BBC America will air two new scripted series co-produced by BBC Worldwide and AMC Networks, the network announced during its Television Critics Association tour session Friday. AMC Networks paid $200 million last year to buy 49.9% of BBC America (BBC Worldwide retains the rest) and has operational control of the network.
The two shows include Undercover, a six part limited series from writer Peter Moffat that stars Sophie Okonedo (Criminal Justice) who is about to become the first black woman to hold the highest ranking public prosecutor role in England, and Thirteen, a five-part mystery thriller from writer Marnie Dickens which follows the life of a woman on the day she escapes from the cellar that had been her prison for the last 13 years.
“The BBC is a creative powerhouse and we’re delighted to partner with them on these provocative contemporary stories,” said Sarah Barnett, president and general manager for BBC America. “Peter Moffat is one of the UK’s most vibrant and acclaimed screenwriters, while new talent Marnie Dickens brings a singular voice and perspective to her first original series. We can’t wait to launch these shows on the network.”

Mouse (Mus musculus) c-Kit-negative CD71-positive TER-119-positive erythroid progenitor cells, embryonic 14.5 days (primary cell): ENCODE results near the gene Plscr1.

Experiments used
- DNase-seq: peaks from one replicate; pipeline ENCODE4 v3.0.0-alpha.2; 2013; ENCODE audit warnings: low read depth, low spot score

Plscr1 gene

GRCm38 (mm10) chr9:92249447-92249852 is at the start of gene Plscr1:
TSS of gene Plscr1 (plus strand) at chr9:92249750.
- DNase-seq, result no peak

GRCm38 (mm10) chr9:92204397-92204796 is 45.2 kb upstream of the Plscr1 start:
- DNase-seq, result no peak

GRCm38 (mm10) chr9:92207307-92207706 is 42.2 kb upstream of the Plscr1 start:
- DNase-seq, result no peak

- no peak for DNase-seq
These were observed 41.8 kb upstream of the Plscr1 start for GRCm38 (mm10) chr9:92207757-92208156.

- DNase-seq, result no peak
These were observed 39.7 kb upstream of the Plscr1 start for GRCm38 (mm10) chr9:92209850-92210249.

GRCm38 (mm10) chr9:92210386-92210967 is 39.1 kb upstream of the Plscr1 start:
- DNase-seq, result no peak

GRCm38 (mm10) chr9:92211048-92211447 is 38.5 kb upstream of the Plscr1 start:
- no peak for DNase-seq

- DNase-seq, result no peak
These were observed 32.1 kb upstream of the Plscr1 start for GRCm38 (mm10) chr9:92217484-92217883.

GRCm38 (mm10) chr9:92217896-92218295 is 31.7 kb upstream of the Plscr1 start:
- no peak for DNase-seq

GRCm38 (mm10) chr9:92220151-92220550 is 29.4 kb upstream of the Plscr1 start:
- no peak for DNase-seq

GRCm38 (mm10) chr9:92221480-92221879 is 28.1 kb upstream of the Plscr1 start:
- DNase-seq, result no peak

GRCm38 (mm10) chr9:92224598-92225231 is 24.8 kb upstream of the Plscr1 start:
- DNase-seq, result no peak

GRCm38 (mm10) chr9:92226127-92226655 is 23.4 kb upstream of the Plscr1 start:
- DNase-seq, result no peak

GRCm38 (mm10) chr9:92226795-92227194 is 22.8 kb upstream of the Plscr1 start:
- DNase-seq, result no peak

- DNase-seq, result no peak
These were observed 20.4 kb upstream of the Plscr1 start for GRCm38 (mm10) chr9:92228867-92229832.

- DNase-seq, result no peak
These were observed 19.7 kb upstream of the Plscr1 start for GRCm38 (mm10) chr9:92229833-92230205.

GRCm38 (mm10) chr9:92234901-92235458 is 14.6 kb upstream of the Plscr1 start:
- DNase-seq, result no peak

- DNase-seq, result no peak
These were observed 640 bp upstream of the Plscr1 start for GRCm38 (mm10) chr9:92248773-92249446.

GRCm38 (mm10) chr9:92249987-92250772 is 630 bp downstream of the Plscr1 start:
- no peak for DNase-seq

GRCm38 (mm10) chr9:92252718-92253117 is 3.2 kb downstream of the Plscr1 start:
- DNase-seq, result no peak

The network also unveiled a scripted programming slate that includes Dirk Gently, an adaptation of Douglas Adams’ comic novel, Dirk Gently’s Holistic Detective Agency; Moths, which follows a young American woman immersed in a Tokyo’s Shibuya subculture scene; The Greater Good, which follows a fictional survivor of the Jonestown massacre; an untitled projects from filmmakers Sebastian Silva, Anders August and Anna Winger.
“The scripted TV explosion in recent years has affirmed over and over that strong visionaries are the heart of creative and commercial success,” Barnett said. “At BBC America we’re doubling down on extraordinary creator-led projects.”